Renovation-Headquarters Banner

How To Cover Old Wood Paneling - Part 3

  1. Sand the paneling to remove the gloss. This will allow the joint compound, the paint primer or the wallpaper sizing to get a better grip on the wall.

Note: When sanding you should always take appropriate health and safety precautions - wear a dust mask, as shown in Figure 7 and safety glasses or goggles as shown in Figure 8.

dust mask
Figure 7 - Dust mask
safety goggles
Figure 8 - Safety goggles
  1. Vacuum the walls, floor and ceiling to remove as much of the sanding dust from the wood paneling as possible. Wipe the wood paneling with a damp sponge or cloth until the walls are clean of all dust.
  2. Using drywall knives fill the grooves in the paneling with joint compound. Tape the joints between wood panels and the corners with the joint compound and allow the joint compound to dry overnight.
  3. Additional information on taping drywall joints.

  4. Because drywall joint compound shrinks when it dries it will be necessary to apply another layer of joint compound over the grooves. It will also be necessary to feather a new layer of joint compound over seams and in corners. Allow this layer to dry over night before proceeding.
  5. Note: You should sand lightly between coats of drywall compound. After sanding vacuum and use a damp sponge to remove any joint compound dust from the wall.

    Note: It may be necessary to add a third coat of drywall compound. Follow the same procedure as you did in Step 7.

  6. Turn the power off at the circuit breaker panel or remove the appropriate fuses from the fuse panel so that there is no live power at any of the switches or electrical outlets (receptacles).
  1. Remove the switch and outlet (receptacle) cover plates.
  2. Sand the joint compound, feathering and leveling it with the surface of the wood panel.
  3. Vacuum the walls, floor and ceiling to remove as much drywall joint compound dust and the sanding dust from the wood paneling as possible. Wipe the wall with a damp sponge or cloth until the walls are clean of all dust. Don’t forget to vacuum inside the electrical boxes.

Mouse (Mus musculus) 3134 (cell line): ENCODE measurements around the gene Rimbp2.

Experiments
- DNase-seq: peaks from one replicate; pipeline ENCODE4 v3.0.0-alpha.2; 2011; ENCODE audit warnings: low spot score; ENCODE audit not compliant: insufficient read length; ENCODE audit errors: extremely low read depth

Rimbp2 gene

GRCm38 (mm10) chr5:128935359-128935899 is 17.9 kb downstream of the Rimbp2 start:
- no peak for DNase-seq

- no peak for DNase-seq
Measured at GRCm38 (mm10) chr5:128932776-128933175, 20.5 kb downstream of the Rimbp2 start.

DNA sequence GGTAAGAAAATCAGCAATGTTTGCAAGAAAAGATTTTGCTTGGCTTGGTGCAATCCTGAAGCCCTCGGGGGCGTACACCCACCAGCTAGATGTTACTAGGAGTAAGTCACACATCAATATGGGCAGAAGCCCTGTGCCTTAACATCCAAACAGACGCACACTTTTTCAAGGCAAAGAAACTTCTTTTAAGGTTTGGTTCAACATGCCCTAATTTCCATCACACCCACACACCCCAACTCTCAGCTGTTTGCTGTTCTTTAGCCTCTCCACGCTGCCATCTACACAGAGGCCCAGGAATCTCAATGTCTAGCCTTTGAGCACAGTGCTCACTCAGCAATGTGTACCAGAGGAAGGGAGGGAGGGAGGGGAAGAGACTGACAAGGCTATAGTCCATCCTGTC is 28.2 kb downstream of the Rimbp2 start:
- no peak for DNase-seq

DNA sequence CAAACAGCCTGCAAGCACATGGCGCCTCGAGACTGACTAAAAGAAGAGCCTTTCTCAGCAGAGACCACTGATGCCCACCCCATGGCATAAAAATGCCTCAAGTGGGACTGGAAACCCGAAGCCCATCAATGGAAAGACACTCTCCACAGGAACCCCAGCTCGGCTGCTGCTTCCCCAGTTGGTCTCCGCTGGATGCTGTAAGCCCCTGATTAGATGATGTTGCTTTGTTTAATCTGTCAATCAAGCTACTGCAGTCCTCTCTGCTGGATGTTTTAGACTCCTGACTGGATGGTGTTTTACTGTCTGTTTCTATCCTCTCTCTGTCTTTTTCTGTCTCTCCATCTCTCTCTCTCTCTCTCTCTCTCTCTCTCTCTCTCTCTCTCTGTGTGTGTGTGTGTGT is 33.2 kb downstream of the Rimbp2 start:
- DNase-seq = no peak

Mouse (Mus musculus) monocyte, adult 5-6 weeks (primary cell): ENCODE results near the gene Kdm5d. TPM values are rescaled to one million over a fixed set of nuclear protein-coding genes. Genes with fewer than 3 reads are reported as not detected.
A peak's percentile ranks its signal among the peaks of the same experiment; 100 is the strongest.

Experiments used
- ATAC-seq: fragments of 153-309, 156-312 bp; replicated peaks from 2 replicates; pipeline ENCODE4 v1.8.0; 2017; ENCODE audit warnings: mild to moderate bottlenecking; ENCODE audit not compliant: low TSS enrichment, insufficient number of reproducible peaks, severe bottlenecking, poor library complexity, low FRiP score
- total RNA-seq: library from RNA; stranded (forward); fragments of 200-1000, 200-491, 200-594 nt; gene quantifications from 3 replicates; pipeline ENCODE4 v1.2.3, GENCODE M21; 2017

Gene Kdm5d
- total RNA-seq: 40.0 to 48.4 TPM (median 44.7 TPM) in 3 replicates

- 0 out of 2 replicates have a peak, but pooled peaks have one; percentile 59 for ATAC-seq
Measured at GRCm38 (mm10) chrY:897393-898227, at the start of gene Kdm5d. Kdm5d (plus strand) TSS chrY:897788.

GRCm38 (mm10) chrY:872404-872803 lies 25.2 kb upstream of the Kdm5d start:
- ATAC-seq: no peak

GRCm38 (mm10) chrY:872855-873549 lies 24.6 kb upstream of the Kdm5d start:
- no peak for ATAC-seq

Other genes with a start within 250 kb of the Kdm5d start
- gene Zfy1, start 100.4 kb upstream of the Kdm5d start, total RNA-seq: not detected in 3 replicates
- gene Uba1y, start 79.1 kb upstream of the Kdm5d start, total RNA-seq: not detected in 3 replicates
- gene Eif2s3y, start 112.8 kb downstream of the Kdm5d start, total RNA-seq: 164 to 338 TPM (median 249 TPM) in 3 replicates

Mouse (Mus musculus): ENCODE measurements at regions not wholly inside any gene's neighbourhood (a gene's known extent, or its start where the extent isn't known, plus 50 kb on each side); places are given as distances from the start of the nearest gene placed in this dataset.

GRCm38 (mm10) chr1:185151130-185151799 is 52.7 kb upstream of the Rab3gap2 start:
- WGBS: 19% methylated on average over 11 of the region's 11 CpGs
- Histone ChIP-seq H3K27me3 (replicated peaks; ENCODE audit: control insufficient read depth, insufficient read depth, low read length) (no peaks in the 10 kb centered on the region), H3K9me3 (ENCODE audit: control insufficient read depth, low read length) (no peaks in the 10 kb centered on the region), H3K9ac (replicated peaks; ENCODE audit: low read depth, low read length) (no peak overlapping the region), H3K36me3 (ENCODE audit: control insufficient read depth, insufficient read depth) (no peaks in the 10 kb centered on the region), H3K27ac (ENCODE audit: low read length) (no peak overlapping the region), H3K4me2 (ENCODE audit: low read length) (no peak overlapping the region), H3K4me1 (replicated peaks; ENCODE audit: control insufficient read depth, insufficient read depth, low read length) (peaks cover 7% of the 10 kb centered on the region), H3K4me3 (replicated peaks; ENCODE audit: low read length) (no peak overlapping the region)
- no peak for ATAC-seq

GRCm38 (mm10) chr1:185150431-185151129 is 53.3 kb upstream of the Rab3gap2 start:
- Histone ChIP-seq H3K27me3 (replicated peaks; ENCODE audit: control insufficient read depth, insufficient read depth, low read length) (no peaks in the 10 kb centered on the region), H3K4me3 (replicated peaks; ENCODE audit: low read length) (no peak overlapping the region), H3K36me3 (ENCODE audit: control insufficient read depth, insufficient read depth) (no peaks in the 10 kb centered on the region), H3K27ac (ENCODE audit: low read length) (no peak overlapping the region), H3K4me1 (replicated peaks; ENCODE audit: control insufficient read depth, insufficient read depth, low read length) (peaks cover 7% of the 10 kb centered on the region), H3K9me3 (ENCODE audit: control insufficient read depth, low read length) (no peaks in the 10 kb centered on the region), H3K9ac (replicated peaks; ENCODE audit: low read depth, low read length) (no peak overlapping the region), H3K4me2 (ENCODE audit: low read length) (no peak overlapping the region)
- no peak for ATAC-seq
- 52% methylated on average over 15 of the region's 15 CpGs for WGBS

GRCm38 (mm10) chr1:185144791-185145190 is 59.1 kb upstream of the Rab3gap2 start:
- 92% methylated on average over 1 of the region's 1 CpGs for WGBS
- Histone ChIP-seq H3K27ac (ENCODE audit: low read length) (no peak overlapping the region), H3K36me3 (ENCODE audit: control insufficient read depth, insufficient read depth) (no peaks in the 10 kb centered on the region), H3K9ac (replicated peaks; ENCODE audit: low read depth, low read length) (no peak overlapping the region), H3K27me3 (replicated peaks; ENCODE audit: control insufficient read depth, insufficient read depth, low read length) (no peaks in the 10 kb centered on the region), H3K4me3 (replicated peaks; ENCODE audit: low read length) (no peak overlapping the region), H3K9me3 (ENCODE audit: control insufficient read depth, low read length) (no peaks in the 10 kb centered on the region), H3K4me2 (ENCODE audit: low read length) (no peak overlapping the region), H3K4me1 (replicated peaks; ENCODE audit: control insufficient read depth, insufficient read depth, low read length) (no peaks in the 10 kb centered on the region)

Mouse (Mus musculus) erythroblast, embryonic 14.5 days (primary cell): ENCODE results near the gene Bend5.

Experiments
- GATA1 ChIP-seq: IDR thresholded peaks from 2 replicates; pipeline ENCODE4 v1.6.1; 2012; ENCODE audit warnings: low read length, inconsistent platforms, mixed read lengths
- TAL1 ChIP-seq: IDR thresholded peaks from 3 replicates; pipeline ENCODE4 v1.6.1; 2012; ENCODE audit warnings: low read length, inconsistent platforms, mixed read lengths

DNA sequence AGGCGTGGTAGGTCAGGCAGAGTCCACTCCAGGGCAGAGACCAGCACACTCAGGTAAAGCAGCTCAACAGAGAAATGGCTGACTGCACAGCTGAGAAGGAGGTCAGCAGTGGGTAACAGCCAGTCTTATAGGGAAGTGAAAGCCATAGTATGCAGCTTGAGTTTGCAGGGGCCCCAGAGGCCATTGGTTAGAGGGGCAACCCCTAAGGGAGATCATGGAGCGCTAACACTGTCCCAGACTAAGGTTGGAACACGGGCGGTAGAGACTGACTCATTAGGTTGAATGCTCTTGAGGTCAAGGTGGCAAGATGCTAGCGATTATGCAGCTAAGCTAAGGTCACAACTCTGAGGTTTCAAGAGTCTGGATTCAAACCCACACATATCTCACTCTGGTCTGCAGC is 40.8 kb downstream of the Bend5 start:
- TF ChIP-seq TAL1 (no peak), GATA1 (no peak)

4. If you are going to paint, use a quality paint primer, as the first coat. If you are going to wallpaper you can use wallpaper sizing to cover the surface of the wood paneling.
  5. Inspect your work. If after applying the paint primer you can see the grooves or portions of the grooves you need to either add more joint compound or sand the surface better. If you add more joint compound or sand the surface repaint the areas that you worked on with the paint primer.
  6. Note: Always remember to vacuum and use a damp sponge or cloth to remove all dust after sanding.

  7. Once you are satisfied that the surface is smooth and you cannot see the groove lines or the seams between panels any longer apply the finish coat of paint or wallpaper.
  8. Replace the switches and outlets (receptacles) in their electrical boxes and replace the switch and outlet cover plates.
  9. Once all of the cover plates are back in place power can be turned back on in the room.

  10. If you have a suspended ceiling replace the L trim and associated ceiling supports and panels. If you have another style of ceiling replace any moldings that you removed in Step 1.
  11. Note: If the ceiling molding was damaged or needs fresh painting it is best to do it before you reinstall it. You can fill the nail holes and do some paint touch-up after you have installed the molding. It is easier to do paint it before installation rather than trying to keep the molding paint off the walls or wallpaper.

  12. Replace the baseboard.
  13. Note: If the baseboard was marred or needs fresh painting it is best to do it before you reinstall it. You can fill the nail holes and do some paint touch-up after you have installed the baseboard. It is easier to do paint it before installation rather than trying to keep the baseboard paint off the walls or wallpaper.